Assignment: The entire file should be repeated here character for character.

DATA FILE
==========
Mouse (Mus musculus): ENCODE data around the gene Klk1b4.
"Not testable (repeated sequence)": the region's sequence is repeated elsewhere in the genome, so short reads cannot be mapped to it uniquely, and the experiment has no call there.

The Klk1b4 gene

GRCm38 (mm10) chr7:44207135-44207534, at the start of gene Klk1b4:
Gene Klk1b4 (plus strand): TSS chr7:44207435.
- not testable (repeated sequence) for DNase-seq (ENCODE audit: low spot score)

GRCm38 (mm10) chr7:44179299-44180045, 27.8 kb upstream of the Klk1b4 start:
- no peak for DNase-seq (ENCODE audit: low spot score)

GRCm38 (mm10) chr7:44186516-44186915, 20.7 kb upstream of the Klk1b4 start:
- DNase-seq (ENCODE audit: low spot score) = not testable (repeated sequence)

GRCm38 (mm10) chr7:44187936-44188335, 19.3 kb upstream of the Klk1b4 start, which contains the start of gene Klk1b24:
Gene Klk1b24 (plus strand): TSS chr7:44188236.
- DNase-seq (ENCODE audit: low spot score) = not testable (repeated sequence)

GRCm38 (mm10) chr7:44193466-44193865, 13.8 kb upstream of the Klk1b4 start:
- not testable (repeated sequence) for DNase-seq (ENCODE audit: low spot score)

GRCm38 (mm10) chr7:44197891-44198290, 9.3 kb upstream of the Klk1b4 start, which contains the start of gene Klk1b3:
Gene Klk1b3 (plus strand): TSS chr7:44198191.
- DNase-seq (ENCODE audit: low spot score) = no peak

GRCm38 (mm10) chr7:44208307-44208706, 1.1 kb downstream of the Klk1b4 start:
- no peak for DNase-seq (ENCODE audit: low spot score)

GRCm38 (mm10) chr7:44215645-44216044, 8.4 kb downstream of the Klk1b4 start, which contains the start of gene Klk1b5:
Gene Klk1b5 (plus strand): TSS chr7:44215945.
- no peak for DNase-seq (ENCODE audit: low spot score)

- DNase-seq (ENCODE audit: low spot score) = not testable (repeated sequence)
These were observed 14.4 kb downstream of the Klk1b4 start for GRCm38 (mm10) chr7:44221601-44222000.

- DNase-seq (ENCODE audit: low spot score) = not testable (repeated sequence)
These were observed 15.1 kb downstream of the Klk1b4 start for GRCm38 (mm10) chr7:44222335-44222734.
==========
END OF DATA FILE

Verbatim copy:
Mouse (Mus musculus): ENCODE data around the gene Klk1b4.
"Not testable (repeated sequence)": the region's sequence is repeated elsewhere in the genome, so short reads cannot be mapped to it uniquely, and the experiment has no call there.

The Klk1b4 gene

GRCm38 (mm10) chr7:44207135-44207534, at the start of gene Klk1b4:
Gene Klk1b4 (plus strand): TSS chr7:44207435.
- not testable (repeated sequence) for DNase-seq (ENCODE audit: low spot score)

GRCm38 (mm10) chr7:44179299-44180045, 27.8 kb upstream of the Klk1b4 start:
- no peak for DNase-seq (ENCODE audit: low spot score)

GRCm38 (mm10) chr7:44186516-44186915, 20.7 kb upstream of the Klk1b4 start:
- DNase-seq (ENCODE audit: low spot score) = not testable (repeated sequence)

GRCm38 (mm10) chr7:44187936-44188335, 19.3 kb upstream of the Klk1b4 start, which contains the start of gene Klk1b24:
Gene Klk1b24 (plus strand): TSS chr7:44188236.
- DNase-seq (ENCODE audit: low spot score) = not testable (repeated sequence)

GRCm38 (mm10) chr7:44193466-44193865, 13.8 kb upstream of the Klk1b4 start:
- not testable (repeated sequence) for DNase-seq (ENCODE audit: low spot score)

GRCm38 (mm10) chr7:44197891-44198290, 9.3 kb upstream of the Klk1b4 start, which contains the start of gene Klk1b3:
Gene Klk1b3 (plus strand): TSS chr7:44198191.
- DNase-seq (ENCODE audit: low spot score) = no peak

GRCm38 (mm10) chr7:44208307-44208706, 1.1 kb downstream of the Klk1b4 start:
- no peak for DNase-seq (ENCODE audit: low spot score)

GRCm38 (mm10) chr7:44215645-44216044, 8.4 kb downstream of the Klk1b4 start, which contains the start of gene Klk1b5:
Gene Klk1b5 (plus strand): TSS chr7:44215945.
- no peak for DNase-seq (ENCODE audit: low spot score)

- DNase-seq (ENCODE audit: low spot score) = not testable (repeated sequence)
These were observed 14.4 kb downstream of the Klk1b4 start for GRCm38 (mm10) chr7:44221601-44222000.

- DNase-seq (ENCODE audit: low spot score) = not testable (repeated sequence)
These were observed 15.1 kb downstream of the Klk1b4 start for GRCm38 (mm10) chr7:44222335-44222734.